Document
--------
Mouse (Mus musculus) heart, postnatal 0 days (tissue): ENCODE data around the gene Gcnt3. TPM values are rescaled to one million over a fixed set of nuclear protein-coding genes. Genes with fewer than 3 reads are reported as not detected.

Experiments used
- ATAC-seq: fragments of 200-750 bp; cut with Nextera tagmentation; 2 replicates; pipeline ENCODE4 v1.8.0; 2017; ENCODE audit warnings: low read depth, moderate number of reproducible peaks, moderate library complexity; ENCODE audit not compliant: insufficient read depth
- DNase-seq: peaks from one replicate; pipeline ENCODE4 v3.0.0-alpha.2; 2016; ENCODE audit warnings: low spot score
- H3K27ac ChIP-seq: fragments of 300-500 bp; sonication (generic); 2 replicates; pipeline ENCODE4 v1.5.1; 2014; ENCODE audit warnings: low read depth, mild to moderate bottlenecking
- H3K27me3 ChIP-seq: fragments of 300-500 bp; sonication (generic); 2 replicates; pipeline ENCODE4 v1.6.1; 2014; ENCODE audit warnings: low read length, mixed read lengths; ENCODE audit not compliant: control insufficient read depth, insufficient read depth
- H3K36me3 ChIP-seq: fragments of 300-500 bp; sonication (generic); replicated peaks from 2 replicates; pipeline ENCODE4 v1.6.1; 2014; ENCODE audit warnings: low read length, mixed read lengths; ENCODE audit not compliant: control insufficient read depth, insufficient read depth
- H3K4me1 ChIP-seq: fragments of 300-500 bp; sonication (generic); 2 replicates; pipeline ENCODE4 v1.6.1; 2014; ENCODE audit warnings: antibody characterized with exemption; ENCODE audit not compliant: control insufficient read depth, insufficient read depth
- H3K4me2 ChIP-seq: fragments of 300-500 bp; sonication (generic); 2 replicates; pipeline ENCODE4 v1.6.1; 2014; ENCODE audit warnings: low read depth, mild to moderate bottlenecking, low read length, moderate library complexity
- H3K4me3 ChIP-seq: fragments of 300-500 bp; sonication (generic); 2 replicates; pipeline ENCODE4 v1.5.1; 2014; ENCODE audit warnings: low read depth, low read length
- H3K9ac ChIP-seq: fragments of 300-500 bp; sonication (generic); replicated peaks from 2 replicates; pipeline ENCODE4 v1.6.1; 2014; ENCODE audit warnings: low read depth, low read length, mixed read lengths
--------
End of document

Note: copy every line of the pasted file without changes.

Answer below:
Mouse (Mus musculus) heart, postnatal 0 days (tissue): ENCODE data around the gene Gcnt3. TPM values are rescaled to one million over a fixed set of nuclear protein-coding genes. Genes with fewer than 3 reads are reported as not detected.

Experiments used
- ATAC-seq: fragments of 200-750 bp; cut with Nextera tagmentation; 2 replicates; pipeline ENCODE4 v1.8.0; 2017; ENCODE audit warnings: low read depth, moderate number of reproducible peaks, moderate library complexity; ENCODE audit not compliant: insufficient read depth
- DNase-seq: peaks from one replicate; pipeline ENCODE4 v3.0.0-alpha.2; 2016; ENCODE audit warnings: low spot score
- H3K27ac ChIP-seq: fragments of 300-500 bp; sonication (generic); 2 replicates; pipeline ENCODE4 v1.5.1; 2014; ENCODE audit warnings: low read depth, mild to moderate bottlenecking
- H3K27me3 ChIP-seq: fragments of 300-500 bp; sonication (generic); 2 replicates; pipeline ENCODE4 v1.6.1; 2014; ENCODE audit warnings: low read length, mixed read lengths; ENCODE audit not compliant: control insufficient read depth, insufficient read depth
- H3K36me3 ChIP-seq: fragments of 300-500 bp; sonication (generic); replicated peaks from 2 replicates; pipeline ENCODE4 v1.6.1; 2014; ENCODE audit warnings: low read length, mixed read lengths; ENCODE audit not compliant: control insufficient read depth, insufficient read depth
- H3K4me1 ChIP-seq: fragments of 300-500 bp; sonication (generic); 2 replicates; pipeline ENCODE4 v1.6.1; 2014; ENCODE audit warnings: antibody characterized with exemption; ENCODE audit not compliant: control insufficient read depth, insufficient read depth
- H3K4me2 ChIP-seq: fragments of 300-500 bp; sonication (generic); 2 replicates; pipeline ENCODE4 v1.6.1; 2014; ENCODE audit warnings: low read depth, mild to moderate bottlenecking, low read length, moderate library complexity
- H3K4me3 ChIP-seq: fragments of 300-500 bp; sonication (generic); 2 replicates; pipeline ENCODE4 v1.5.1; 2014; ENCODE audit warnings: low read depth, low read length
- H3K9ac ChIP-seq: fragments of 300-500 bp; sonication (generic); replicated peaks from 2 replicates; pipeline ENCODE4 v1.6.1; 2014; ENCODE audit warnings: low read depth, low read length, mixed read lengths